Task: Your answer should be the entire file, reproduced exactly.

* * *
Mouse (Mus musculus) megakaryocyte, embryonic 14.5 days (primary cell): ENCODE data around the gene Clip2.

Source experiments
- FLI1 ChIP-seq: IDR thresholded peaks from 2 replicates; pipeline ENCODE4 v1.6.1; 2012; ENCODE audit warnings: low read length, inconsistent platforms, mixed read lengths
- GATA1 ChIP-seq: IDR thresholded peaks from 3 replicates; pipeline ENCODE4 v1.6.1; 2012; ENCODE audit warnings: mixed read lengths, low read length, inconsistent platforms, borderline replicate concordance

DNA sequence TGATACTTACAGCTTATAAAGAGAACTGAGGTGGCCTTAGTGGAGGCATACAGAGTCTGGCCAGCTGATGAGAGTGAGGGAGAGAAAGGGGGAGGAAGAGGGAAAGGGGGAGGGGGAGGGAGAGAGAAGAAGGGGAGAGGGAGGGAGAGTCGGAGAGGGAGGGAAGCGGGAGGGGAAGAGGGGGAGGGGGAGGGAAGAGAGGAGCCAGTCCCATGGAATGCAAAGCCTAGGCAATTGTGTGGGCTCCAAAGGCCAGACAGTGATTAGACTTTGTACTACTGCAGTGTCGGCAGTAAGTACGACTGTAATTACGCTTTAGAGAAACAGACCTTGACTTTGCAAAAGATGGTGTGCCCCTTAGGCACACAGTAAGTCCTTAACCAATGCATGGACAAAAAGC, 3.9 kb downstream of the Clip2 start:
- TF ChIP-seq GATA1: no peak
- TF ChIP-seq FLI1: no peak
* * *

Mouse (Mus musculus) megakaryocyte, embryonic 14.5 days (primary cell): ENCODE data around the gene Clip2.

Source experiments
- FLI1 ChIP-seq: IDR thresholded peaks from 2 replicates; pipeline ENCODE4 v1.6.1; 2012; ENCODE audit warnings: low read length, inconsistent platforms, mixed read lengths
- GATA1 ChIP-seq: IDR thresholded peaks from 3 replicates; pipeline ENCODE4 v1.6.1; 2012; ENCODE audit warnings: mixed read lengths, low read length, inconsistent platforms, borderline replicate concordance

DNA sequence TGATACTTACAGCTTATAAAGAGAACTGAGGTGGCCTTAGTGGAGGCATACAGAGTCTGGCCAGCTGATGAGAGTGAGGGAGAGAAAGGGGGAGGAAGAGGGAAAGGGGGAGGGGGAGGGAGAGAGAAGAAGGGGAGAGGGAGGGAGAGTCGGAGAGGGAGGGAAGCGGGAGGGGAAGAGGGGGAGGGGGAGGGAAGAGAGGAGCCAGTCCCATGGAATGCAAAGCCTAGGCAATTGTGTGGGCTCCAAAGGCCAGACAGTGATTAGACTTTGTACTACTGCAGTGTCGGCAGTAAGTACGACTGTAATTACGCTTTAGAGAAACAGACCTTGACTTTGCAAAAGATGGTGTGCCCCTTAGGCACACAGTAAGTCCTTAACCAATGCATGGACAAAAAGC, 3.9 kb downstream of the Clip2 start:
- TF ChIP-seq GATA1: no peak
- TF ChIP-seq FLI1: no peak